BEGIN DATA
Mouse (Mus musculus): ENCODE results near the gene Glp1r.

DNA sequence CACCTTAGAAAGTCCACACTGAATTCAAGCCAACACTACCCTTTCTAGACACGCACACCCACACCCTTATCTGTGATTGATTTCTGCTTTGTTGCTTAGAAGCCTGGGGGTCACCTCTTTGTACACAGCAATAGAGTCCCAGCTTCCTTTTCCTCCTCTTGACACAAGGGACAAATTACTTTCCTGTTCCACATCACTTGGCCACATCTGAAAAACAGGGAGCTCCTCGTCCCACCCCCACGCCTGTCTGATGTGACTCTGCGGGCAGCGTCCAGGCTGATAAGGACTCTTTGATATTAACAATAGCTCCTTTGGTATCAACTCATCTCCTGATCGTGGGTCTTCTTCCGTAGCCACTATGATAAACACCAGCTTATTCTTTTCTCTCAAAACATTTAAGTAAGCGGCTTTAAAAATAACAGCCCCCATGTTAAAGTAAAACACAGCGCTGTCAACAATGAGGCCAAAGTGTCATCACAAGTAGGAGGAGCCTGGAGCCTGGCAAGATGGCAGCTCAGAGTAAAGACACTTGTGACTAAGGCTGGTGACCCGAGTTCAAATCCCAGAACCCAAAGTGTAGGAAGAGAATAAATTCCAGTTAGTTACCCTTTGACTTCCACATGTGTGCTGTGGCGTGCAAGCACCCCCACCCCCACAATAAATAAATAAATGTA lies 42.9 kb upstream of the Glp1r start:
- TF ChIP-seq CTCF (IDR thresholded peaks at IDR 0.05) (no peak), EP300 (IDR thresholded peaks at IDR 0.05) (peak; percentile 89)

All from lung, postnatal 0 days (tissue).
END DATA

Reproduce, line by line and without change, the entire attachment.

Mouse (Mus musculus): ENCODE results near the gene Glp1r.

DNA sequence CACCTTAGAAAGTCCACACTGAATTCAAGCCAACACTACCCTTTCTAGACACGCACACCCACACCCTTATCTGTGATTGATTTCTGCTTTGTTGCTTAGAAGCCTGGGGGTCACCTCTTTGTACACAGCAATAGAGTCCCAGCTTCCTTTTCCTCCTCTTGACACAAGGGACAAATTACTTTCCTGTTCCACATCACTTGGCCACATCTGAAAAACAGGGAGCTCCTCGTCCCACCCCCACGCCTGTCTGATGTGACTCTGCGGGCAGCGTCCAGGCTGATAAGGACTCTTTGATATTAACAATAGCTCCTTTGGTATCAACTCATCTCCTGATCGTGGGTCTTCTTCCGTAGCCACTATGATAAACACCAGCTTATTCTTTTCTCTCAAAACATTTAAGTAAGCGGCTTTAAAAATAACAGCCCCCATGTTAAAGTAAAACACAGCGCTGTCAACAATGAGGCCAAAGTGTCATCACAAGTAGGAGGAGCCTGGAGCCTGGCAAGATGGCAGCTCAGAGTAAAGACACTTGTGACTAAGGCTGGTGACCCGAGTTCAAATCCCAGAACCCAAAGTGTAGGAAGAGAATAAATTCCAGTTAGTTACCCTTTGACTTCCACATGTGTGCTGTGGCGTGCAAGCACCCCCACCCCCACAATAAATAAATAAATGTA lies 42.9 kb upstream of the Glp1r start:
- TF ChIP-seq CTCF (IDR thresholded peaks at IDR 0.05) (no peak), EP300 (IDR thresholded peaks at IDR 0.05) (peak; percentile 89)

All from lung, postnatal 0 days (tissue).